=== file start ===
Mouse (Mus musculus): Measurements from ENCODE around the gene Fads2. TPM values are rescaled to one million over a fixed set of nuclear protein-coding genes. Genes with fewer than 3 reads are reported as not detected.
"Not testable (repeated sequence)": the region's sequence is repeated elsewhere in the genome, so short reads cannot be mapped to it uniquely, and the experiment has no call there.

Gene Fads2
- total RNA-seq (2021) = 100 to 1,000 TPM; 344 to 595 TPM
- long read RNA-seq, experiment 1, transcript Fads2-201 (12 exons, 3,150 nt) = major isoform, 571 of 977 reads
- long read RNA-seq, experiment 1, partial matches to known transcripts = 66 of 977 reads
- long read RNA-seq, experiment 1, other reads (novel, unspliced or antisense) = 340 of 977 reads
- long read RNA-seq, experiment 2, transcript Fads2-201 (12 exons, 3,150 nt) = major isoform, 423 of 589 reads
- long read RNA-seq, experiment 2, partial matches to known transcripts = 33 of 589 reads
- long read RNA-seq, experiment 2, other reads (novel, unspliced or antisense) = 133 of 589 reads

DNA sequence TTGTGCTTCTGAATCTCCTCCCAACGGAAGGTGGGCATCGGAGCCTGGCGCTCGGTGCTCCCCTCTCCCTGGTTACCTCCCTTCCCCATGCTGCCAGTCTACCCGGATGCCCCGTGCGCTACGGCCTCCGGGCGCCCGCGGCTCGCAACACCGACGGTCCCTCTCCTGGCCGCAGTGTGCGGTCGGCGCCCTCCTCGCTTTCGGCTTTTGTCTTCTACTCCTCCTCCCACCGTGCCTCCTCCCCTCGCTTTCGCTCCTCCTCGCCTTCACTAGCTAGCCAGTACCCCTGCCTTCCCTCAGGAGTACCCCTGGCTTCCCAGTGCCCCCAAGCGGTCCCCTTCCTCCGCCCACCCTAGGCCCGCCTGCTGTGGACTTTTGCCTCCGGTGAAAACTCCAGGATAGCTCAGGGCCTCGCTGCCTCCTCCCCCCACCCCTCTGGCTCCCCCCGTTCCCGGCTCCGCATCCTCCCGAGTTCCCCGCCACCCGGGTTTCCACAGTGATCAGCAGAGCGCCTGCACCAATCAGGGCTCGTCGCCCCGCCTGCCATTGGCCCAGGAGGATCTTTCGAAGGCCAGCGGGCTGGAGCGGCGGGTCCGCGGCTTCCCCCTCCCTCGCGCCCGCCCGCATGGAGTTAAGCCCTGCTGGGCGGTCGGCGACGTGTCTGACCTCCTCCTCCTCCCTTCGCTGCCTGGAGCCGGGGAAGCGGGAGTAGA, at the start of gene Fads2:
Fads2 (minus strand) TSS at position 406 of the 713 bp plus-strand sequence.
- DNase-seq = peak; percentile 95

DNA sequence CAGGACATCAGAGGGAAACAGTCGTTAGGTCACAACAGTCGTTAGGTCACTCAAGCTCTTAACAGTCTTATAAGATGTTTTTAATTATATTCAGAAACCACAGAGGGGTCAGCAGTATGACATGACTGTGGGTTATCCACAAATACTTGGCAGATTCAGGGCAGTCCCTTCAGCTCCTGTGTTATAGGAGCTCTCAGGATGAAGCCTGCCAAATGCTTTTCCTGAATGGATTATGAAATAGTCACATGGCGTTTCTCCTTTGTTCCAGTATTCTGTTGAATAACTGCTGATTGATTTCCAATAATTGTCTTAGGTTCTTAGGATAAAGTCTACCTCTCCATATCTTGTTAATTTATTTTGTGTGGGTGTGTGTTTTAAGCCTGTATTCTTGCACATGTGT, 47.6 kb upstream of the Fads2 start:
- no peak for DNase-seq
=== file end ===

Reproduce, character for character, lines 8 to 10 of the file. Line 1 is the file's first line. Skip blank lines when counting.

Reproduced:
- long read RNA-seq, experiment 2, transcript Fads2-201 (12 exons, 3,150 nt) = major isoform, 423 of 589 reads
- long read RNA-seq, experiment 2, partial matches to known transcripts = 33 of 589 reads
- long read RNA-seq, experiment 2, other reads (novel, unspliced or antisense) = 133 of 589 reads